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Adviser workshop: how to spot a closet tracker

How can advisers spot a 'closet tracker' fund? That's the question our investment editor Shunil Roy-Chaudhuri (pictured) put to advisers in this week's edition of adviser workshop.

Keith says...

It is possible to pay for active management and end up having passives. This issue has been going on for years. Even in the with-profits days of the 1970s and 1980s.

It requires careful monitoring. As long as charges are checked and comparisons are made, it is reasonable, but not easy, to hold proper actively managed funds and avoid closet trackers.

It is far easier than ever to access charge comparisons. Press a few buttons and away you go. You can select a range of trackers from a sector and look at their asset allocation models. The sector benchmark should reveal typical allocations. You can then see if funds are effectively within a few percentage of following the index. These could be closet tracker funds.

We like bespoke boutique investment managers, which usually follow their own mandates rather than following indices.

I actively seek less benchmark-constrained managers. On our list of active managers we would consider building into our programmes are: Hermes, Barings, Cavendish, Jupiter, and Lazard. We also rely on Steve Williams, director of Cormorant Capital Strategies. He sits on our investment committee and looks into these issues all the time.

Top quote: 'Technology has made it easier for advisers to interrogate funds. Systems now let you compare the performance of actively managed funds, benchmarks and tracking funds.'

Top tip: Look for managers less concerned with benchmarking, and monitor carefully.

Keith Churchouse is director at Chapters Financial

Keith says...

It is possible to pay for active management and end up having passives. This issue has been going on for years. Even in the with-profits days of the 1970s and 1980s.

It requires careful monitoring. As long as charges are checked and comparisons are made, it is reasonable, but not easy, to hold proper actively managed funds and avoid closet trackers.

It is far easier than ever to access charge comparisons. Press a few buttons and away you go. You can select a range of trackers from a sector and look at their asset allocation models. The sector benchmark should reveal typical allocations. You can then see if funds are effectively within a few percentage of following the index. These could be closet tracker funds.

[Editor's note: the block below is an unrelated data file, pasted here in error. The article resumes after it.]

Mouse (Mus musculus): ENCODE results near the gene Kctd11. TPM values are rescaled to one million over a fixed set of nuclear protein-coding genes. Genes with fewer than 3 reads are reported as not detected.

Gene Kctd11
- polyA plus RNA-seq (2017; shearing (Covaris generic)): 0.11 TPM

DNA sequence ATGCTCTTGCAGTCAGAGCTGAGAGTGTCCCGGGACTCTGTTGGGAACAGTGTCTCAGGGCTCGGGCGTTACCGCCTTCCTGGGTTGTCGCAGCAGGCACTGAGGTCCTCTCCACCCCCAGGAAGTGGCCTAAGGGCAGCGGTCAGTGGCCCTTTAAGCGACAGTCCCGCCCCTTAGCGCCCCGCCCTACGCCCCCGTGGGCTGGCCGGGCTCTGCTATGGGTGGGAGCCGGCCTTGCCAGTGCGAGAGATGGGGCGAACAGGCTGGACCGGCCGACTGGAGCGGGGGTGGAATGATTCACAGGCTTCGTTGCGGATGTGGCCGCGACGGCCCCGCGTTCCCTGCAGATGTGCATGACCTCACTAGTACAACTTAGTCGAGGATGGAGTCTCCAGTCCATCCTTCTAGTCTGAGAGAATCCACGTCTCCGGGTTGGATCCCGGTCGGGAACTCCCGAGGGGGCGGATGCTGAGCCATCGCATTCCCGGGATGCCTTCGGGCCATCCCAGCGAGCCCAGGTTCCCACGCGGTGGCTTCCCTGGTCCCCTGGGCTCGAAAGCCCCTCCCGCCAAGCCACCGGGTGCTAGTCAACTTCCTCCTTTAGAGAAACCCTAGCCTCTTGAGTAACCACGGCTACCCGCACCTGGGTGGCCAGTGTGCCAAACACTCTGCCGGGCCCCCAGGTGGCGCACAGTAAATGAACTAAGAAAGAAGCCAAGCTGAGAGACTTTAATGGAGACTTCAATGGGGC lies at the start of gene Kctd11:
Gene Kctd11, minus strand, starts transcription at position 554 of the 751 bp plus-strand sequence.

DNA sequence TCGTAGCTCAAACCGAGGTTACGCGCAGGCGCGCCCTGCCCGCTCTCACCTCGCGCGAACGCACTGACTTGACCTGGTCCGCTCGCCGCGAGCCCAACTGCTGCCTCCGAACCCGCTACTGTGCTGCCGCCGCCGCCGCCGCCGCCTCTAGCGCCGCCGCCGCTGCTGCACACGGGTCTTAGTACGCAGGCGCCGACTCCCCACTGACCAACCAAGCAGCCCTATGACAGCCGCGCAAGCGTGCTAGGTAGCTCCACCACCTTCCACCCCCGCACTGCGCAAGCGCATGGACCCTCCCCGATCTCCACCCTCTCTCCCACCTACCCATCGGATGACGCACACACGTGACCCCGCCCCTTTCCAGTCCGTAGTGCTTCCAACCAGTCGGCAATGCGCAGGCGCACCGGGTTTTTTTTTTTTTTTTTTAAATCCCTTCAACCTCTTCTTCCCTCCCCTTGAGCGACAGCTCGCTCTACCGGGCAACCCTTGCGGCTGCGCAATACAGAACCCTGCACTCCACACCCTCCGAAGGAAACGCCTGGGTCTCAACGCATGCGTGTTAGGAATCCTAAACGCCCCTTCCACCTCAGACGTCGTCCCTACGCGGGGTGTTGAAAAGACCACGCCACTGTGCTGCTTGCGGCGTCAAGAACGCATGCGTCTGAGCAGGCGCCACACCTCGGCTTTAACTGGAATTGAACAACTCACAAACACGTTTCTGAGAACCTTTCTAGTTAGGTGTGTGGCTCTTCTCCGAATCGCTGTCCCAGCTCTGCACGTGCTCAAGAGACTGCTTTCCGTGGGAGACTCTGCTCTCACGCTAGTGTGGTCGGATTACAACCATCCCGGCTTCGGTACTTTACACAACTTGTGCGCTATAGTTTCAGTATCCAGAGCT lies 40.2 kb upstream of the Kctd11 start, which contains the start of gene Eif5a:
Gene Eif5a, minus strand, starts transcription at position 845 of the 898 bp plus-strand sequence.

We like bespoke boutique investment managers, which usually follow their own mandates rather than following indices.

I actively seek less benchmark-constrained managers. On our list of active managers we would consider building into our programmes are: Hermes, Barings, Cavendish, Jupiter, and Lazard. We also rely on Steve Williams, director of Cormorant Capital Strategies. He sits on our investment committee and looks into these issues all the time.

Top quote: 'Technology has made it easier for advisers to interrogate funds. Systems now let you compare the performance of actively managed funds, benchmarks and tracking funds.'

Top tip: Look for managers less concerned with benchmarking, and monitor carefully.

Keith Churchouse is director at Chapters Financial

James says...

We avoid closet trackers by identifying truly active fund managers. We identify sources of manager skill and start with quantitative research. We look at performance characteristics, such as alpha, the Sharpe ratio, and the Traynor ratio.

R-squared is another good quantitative measure. Anything above 90% to 95% means the bulk of the performance is driven by the index. We look for a low R-squared.

We review past performance over several different periods, in addition to maximum drawdowns and maximum gains. We want active managers who protect on the downside and reposition on the upside. 

Once we decide the asset allocation and filter down the sectors we are interested in, we drill down into the individual sector itself. We apply the quantitative filters mentioned above and then look at the qualitative side. We look in more detail at the investment process and the fund manager themselves.

We look at how many holdings are in the fund. A small, high-conviction portfolio of 30 to 40 stocks will not track the index. That is a good way to identify a truly active fund manager. 

Top quote:

'We look for an unconstrained approach. So the manager can impelement the process as they wish, letting their skill take hold. We want most of the performance to come from stock selection. This helps determine whether a manager's returns are from luck or skill.'

Top tip:

Look at different performance characteristics and over different periods of time. 

James Bailey is investment manager at property wealth management

What Twitter thinks:

New Model Adviser® investment editor Shunil Roy-Chaudhuri asked the Twittersphere about avoiding closet tracker funds. Here are the responses he got:

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